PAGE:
Visit the world’s most advanced supermarket

One of my favorite things to do when traveling abroad is stop at the local grocery store for a quick browse. Usually it’s a quaint reproduction of the mega markets I’m used to back home, with funky products and even funkier labels that seem quite strange to the passing foreigner.

But the METRO group in Germany are going for a different feel with their Future Store market, where shoppers are greeted by a rolling robot and mobile phones are used to make purchases. The BBC’s Steve Rosenberg recently stopped in the Future Store and brought back this video of his experience.

The Future Store, with its “intelligent” meat freezer and automatic wine-tasting machine (which limits you to 6 small samples, naturally) all seems a bit convoluted and dated, like someone designed it based on what they thought the year 2000 would be like back in 1984.

For example, customers must have software installed on their cell phone in order to scan a product they wish to purchase. The phone stores all the scans, then displays a final barcode when the shopping is done. That barcode is then fed into an ATM-like machine that’s used to pay. Wouldn’t it make more sense to have an “intelligent” shopping cart that either scans the items automatically, or has a manual scanner built in? The use of a cell phone here seems redundant, and adds an extra layer of special technology that limits who can shop at the store.

The most advanced grocery store on the planet (according to the Germans, at least) is located in Rheinberg, Germany if you’re up for a visit.

Steve Carell to backpack through Europe in his next movie?

I was lost deep in a clicktrance this morning when I stumbled on IMDb’s listing for an “Untitled Steve Carell Project” due out in 2010. The synopsis reads,

“A group of middle-aged friends embark on the European backpacking trip they never took after college.”

Unfortunately, this is all the information I could find. One IMDb commentor thinks this will be a film adaptation of the popular kids book Where’s Waldo?, but I’m not so sure.

What do you think?

Amazon’s Kindle: Where are all the guidebooks?

This weekend, I broke down and bought a Kindle — Amazon’s eBook reader. The benefits are obvious: the ability to store over 200 books in the on-board memory (with an expandable SD slot), E Ink for paper-like, easy-on-the-eyes reading, and instant access to thousands of titles from Amazon.com.

While the concept of an eBook reader is not new, the Kindle’s brothership with the world’s largest book store makes it revolutionary.

In short: this thing is a book-loving traveler’s dream. No longer will you have to carry around multiple books on your next trip. If you’re traveling within the U.S., simply use the Kindle’s built in Sprint EVDO Internet access to order new books instantaneously; if you’re traveling abroad, the Sprint connection doesn’t work, but you can still order the book from any computer connected to the Internet, and transfer it to your Kindle via the included USB.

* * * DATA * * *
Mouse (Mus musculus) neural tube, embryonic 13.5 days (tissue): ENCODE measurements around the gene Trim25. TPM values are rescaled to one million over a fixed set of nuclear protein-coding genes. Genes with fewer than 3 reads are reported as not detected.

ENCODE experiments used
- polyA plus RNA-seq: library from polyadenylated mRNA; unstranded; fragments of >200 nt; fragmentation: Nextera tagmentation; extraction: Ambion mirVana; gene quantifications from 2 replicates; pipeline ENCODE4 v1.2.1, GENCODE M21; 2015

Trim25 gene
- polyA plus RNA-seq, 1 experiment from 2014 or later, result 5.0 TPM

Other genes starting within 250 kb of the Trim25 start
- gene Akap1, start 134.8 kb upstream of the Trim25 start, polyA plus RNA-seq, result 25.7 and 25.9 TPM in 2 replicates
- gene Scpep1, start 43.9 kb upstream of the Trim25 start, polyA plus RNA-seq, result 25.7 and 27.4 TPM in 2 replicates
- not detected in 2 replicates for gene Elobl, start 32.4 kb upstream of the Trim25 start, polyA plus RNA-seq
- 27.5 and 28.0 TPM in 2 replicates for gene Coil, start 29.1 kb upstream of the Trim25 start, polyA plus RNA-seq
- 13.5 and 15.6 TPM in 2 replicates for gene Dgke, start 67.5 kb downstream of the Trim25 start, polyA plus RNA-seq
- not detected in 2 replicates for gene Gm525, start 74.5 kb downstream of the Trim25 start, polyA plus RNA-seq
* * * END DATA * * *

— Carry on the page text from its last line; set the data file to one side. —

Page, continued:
But there’s one market that is bizarrely void of any Kindle coverage: guidebooks. Imagine the possibilities — no longer lug around a thick, heavy Lonely Planet: Wherever. With the Kindle, you can buy your destination’s guidebook from all the top publishers — Lonely Planet, Fodor’s, Moon, whatever — for a fraction of the cost, and store them in one small, light, easy to use gadget. Plus, the Kindle gives you the ability to search for phrases in your entire library, so pulling up all the information from every guidebook on Ulaanbaatar, for instance, is only a few button clicks away.

How come guidebook publishers aren’t taking advantage of this?

Postcard of the Week: Colosseum Eyes and Kiss

Instead of spotlighting an image from the Gadling Flickr pool on Fridays, we’re going to highlight one from the pool of contributors’ photos (including you!) from Everywhere‘s Photos. Today’s image is from contributor Agon Syla. He writes,

“Chilling in the grass fields in front of the great Colosseum in Rome, Italy; where this friend of mine bought these wonderful glasses and wanted to kiss Rome and Colosseum at the same time, of course with her new glasses on.”

If you’d like to submit an image to be considered for Gadling+Everywhere’s Postcard of the Week, please sign up for a free membership on Everywhere and start uploading! Every Friday, we’ll choose one to spotlight.

Postcard of the Week: Dolores Park, BYOB

Starting today, we are teaming up with our friends over at the awesome Everywhere Magazine to bring you a weekly Postcard. Instead of spotlighting an image from the Gadling Flickr pool on Fridays, we’re going to highlight one from the pool of contributors’ photos (including you!) from Everywhere. Today’s image is from contributor Sloan Schang. He writes,

“I happened to be in San Francisco during a rare run of 90+ degree days. In this city where air conditioning is rarer than Republicans, a superheated weekday is almost the equivalent of a Midwestern snow day. Computer servers were crashing, commuter trains were backing up, and at least one man walked downtown streets muttering, ‘It’s too hot…too hot…we’re screwed.’ But at 4:00 on Friday afternoon, people poured from stuffy old office buildings and sweltering Victorian flats to revel in the breeze and views of city oases like this, the Mission District’s Dolores Park.”

If you’d like to submit an image to be considered for Gadling+Everywhere’s Postcard of the Week, please sign up for a free membership on Everywhere and start uploading! Every Friday, we’ll choose one to spotlight.